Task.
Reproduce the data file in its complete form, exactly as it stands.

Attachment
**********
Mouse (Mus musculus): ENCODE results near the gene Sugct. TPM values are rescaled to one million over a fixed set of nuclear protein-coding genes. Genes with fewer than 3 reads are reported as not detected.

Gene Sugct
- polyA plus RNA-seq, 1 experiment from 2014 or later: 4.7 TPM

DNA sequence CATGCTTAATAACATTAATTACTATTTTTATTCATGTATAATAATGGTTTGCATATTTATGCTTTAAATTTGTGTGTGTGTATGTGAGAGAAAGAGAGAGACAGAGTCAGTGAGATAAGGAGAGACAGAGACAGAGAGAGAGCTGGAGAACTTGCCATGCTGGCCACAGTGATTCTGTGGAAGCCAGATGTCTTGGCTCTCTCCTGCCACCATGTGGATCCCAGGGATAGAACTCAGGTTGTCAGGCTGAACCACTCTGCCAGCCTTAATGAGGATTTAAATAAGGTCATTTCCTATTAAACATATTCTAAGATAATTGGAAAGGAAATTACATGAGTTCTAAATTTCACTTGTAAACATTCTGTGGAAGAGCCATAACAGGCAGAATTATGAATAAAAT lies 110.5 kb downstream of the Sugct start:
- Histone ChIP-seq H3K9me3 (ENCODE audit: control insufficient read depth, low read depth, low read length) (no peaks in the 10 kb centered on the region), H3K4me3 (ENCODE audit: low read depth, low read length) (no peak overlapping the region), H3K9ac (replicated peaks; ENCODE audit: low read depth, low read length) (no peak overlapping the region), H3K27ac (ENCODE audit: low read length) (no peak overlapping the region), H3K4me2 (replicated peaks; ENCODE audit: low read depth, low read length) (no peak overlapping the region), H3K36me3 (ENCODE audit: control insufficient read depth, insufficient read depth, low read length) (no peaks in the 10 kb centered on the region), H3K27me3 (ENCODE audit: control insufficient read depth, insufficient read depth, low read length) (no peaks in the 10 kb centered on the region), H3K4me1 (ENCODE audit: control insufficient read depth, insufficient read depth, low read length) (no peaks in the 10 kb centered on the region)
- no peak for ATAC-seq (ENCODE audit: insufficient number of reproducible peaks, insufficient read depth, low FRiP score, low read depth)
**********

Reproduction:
Mouse (Mus musculus): ENCODE results near the gene Sugct. TPM values are rescaled to one million over a fixed set of nuclear protein-coding genes. Genes with fewer than 3 reads are reported as not detected.

Gene Sugct
- polyA plus RNA-seq, 1 experiment from 2014 or later: 4.7 TPM

DNA sequence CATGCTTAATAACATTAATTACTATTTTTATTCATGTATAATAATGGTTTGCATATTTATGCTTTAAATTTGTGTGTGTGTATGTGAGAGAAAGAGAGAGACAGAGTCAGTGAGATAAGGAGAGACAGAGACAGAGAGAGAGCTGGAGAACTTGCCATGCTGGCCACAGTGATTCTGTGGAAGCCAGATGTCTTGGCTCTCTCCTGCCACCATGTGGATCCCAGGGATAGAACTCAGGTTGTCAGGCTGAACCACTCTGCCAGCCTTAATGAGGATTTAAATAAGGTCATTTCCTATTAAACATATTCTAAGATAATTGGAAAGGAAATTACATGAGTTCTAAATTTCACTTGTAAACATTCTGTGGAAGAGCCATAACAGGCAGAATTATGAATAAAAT lies 110.5 kb downstream of the Sugct start:
- Histone ChIP-seq H3K9me3 (ENCODE audit: control insufficient read depth, low read depth, low read length) (no peaks in the 10 kb centered on the region), H3K4me3 (ENCODE audit: low read depth, low read length) (no peak overlapping the region), H3K9ac (replicated peaks; ENCODE audit: low read depth, low read length) (no peak overlapping the region), H3K27ac (ENCODE audit: low read length) (no peak overlapping the region), H3K4me2 (replicated peaks; ENCODE audit: low read depth, low read length) (no peak overlapping the region), H3K36me3 (ENCODE audit: control insufficient read depth, insufficient read depth, low read length) (no peaks in the 10 kb centered on the region), H3K27me3 (ENCODE audit: control insufficient read depth, insufficient read depth, low read length) (no peaks in the 10 kb centered on the region), H3K4me1 (ENCODE audit: control insufficient read depth, insufficient read depth, low read length) (no peaks in the 10 kb centered on the region)
- no peak for ATAC-seq (ENCODE audit: insufficient number of reproducible peaks, insufficient read depth, low FRiP score, low read depth)